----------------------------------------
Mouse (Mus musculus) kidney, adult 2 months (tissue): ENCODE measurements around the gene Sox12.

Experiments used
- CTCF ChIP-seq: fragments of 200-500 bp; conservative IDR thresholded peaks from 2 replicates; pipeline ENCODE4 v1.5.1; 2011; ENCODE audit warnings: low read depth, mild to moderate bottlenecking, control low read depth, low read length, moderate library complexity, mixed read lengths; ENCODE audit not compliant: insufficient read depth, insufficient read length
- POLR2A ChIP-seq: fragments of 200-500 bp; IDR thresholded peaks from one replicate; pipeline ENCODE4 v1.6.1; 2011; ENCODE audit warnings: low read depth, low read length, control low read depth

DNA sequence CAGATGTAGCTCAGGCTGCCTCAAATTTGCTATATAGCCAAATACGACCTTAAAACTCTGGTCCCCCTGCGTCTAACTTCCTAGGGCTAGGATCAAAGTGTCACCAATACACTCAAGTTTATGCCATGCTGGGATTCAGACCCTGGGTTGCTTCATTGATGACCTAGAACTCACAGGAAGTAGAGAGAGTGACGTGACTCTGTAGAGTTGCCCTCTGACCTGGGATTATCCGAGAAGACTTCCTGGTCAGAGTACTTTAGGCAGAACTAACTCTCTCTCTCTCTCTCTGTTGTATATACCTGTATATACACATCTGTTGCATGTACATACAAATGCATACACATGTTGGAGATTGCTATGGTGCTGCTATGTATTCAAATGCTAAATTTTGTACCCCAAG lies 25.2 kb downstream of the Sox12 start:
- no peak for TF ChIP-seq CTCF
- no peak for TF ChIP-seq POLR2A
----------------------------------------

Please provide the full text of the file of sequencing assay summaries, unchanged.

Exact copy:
Mouse (Mus musculus) kidney, adult 2 months (tissue): ENCODE measurements around the gene Sox12.

Experiments used
- CTCF ChIP-seq: fragments of 200-500 bp; conservative IDR thresholded peaks from 2 replicates; pipeline ENCODE4 v1.5.1; 2011; ENCODE audit warnings: low read depth, mild to moderate bottlenecking, control low read depth, low read length, moderate library complexity, mixed read lengths; ENCODE audit not compliant: insufficient read depth, insufficient read length
- POLR2A ChIP-seq: fragments of 200-500 bp; IDR thresholded peaks from one replicate; pipeline ENCODE4 v1.6.1; 2011; ENCODE audit warnings: low read depth, low read length, control low read depth

DNA sequence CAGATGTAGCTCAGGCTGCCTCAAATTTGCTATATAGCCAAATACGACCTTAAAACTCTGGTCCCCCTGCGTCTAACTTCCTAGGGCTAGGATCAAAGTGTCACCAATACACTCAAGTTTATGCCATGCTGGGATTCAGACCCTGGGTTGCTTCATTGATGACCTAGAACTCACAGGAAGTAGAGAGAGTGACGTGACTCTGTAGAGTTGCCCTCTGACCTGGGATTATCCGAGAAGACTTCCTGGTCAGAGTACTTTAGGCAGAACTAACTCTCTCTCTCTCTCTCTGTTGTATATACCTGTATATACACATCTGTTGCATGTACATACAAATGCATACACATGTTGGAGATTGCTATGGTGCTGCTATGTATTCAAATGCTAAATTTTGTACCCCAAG lies 25.2 kb downstream of the Sox12 start:
- no peak for TF ChIP-seq CTCF
- no peak for TF ChIP-seq POLR2A